March 9, 2010

Milkweed for Monarchs

The Monarch Spring Migration Begins in March

The spring migration of the Monarch butterflies starts around the second week of March. The Monarchs will leave their winter habitat in Mexico and begin their journey to our gardens in search of nectar and host plants. The Monarchs will travel through several sections of the United States during the spring migration.

The Monarch overwintering habitats were hit hard by torrential rains, snow, hail and cold temperatures. The Monarch news at Monarch Watch is still filtering in about the impact of the weather on the population. A reduction in the survival rate is of great concern and we are in the best position to help the returning Monarchs successfully reproduce by growing milkweed in our gardens.

Milkweed is the only host plant for the Monarch Butterfly.

The female lays eggs on the milkweed leaves. Those eggs hatch into caterpillars that later become butterflies. Raise caterpillars in your garden by growing asclepias incarnata (swamp milkweed), asclepias tuberosa (butterfly weed) or other varieties of milkweed.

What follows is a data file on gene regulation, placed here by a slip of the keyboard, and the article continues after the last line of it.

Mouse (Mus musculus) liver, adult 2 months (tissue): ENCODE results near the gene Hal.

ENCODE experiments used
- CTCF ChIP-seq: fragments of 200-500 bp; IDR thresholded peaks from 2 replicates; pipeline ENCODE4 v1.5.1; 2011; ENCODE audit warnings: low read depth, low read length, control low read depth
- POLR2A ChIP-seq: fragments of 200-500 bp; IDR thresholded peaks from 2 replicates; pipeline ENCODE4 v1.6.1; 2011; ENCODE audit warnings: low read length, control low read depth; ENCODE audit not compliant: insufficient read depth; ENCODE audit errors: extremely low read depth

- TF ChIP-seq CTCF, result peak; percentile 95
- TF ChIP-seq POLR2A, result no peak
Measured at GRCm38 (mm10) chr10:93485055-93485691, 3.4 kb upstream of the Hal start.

In some zones, it may be as late as June before the milkweed has returned. It is a late plant to emerge after winter. For this reason, it may also be late spring or early summer before garden centers have milkweed available for sale. A few of the mail-order nurseries sell milkweed plants and seeds.

When shopping in spring, please buy a few milkweed plants (with leaves) and plant those for any early spring migrating Monarchs. Monarch activity also occurs during August through October for the fall migration.

Nectar plants feed the Monarch Butterflies and as a gardener, you probably already have a butterfly garden. There are so many nectar plants favored by butterflies—cosmos, marigold, verbena and zinnia are good annuals; asters, bee balm, coneflowers, susans and sedum are good perennials and wildflowers. A few butterfly bushes will keep all the butterflies happy, too.

What can gardeners do to help the Monarch Butterflies?

Grow milkweed.
Grow nectar plants.
Do not use insecticides or pesticides.

Please share the "Milkweed for Monarchs" message with other gardeners and bloggers!

Please link to this story to spread the word. Write your own story about Monarchs, or drop me a note to receive a copy of this story to republish.

Words and photos by Freda Cameron, Defining Your Home, Garden and Travel. All company or product or patented names mentioned are owned by those respective companies or persons.
Freelance travel writer. My current fiction writing projects include a completed manuscript and several works in progress.

By the way, my name is pronounced fred-ah, not freed-ah. Thank you.

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